Posted by Ken Burke On November - 1 - 2014 0 Comment

119453_galThere are a lot of examples of terrible parenting and troubled family structures on display in your local cinemas at present (in most cases for the films I’m about to note, although the last one may have finally reached the end of its road by the time I got around to seeing it and writing these comments), but if you look at them from the standpoint of observation and learning what not to do rather than as examples of how a family is best constructed then there are some useful lessons to be learned, even if the structure of the lesson-plans could use a little help at times.  All of these are noted in my most recent detailed review, so, with my standard Spoiler Alert Notice firmly in place I’ll refer you there for more information on each of these but start my brief comments here with the one just opening in many markets, White Bird in a Blizzard.  Here, Shailene Woodley is on one hand a typical horny teenager (getting as much as she can from her neighbor/boyfriend) but on the other is disrupted by the strange, sudden disappearance of her odd, angry, and stifling mother.  In flashbacks we see how Mom (played marvelously by Eva Green) has come to hate her marriage and life, using her daughter as a means of expressing her own frustrated disgust; of course, there’s more to it than that as Kat returns from her first year at college with much more interest in what happened to her missing parent and why.  This is an odd story, with what will be perceived as either fascinating or wildly over the top performances (a touch of David Lynch permeates it) that you’ll either embrace or reject (the former for me).  I doubt this one will be playing too widely and you’ll find a lot of negative reviews of it, but I encourage you to seek it out anyway.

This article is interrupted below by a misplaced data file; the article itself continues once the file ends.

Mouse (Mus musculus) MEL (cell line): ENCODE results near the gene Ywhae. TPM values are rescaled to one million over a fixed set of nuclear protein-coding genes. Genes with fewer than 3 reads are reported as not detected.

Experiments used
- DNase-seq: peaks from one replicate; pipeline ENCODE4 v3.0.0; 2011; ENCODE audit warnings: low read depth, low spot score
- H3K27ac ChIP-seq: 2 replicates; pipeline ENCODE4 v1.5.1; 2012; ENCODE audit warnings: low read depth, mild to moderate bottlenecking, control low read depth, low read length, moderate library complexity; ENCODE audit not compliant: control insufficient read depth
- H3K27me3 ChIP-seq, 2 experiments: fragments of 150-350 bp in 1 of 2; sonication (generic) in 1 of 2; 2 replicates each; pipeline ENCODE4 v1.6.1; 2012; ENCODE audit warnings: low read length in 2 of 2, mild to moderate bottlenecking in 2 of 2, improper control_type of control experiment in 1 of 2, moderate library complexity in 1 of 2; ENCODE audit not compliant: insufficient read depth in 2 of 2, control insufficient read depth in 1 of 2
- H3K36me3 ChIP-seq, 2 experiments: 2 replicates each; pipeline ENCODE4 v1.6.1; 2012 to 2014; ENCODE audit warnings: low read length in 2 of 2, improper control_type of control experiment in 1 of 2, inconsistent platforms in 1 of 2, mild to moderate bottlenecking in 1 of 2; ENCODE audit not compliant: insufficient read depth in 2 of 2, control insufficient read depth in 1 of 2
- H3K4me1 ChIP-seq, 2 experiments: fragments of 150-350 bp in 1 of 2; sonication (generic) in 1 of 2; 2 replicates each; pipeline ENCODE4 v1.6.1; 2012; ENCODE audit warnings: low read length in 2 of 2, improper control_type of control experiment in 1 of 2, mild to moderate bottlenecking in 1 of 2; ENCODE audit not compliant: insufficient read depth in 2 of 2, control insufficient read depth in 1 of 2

123586_galThe trailer for St. Vincent will likely set you up for an uproarious comedy with Bill Murray and Melissa McCarthy, which you’ll get some of in the actual movie but not as much as you’d expect with these two headlining the action.  Actually, in addition to the dominant on-screen presence of Murray the major other character here is the McCarthy’s character’s son, Oliver (Jaeden Lieberher), offering us a great feature-length debut, with a promising career ahead of him.  What’s not as promising in this story, though, is how the anticipated clash between two neighbors turns somewhat dramatic, somewhat sentimental as a mother in the process of divorce and the attempt to make a living for herself and her son is required to turn to her screw-life, gimme-another-drink (that I can’t afford to pay for) new babysitter while she puts in long hours at a local hospital.  This problematical situation does produce a good number of laughs, but that’s not really where this vehicle is headed so if you’re expecting just sustained grumpiness from Murray you might want to at least skim over my review before deciding to pay for what you’ll actually be getting when”Saint” Vincent brings this extended family together in the culminating events (which includes some effective supporting work from Chris O’Dowd and Naomi Watts).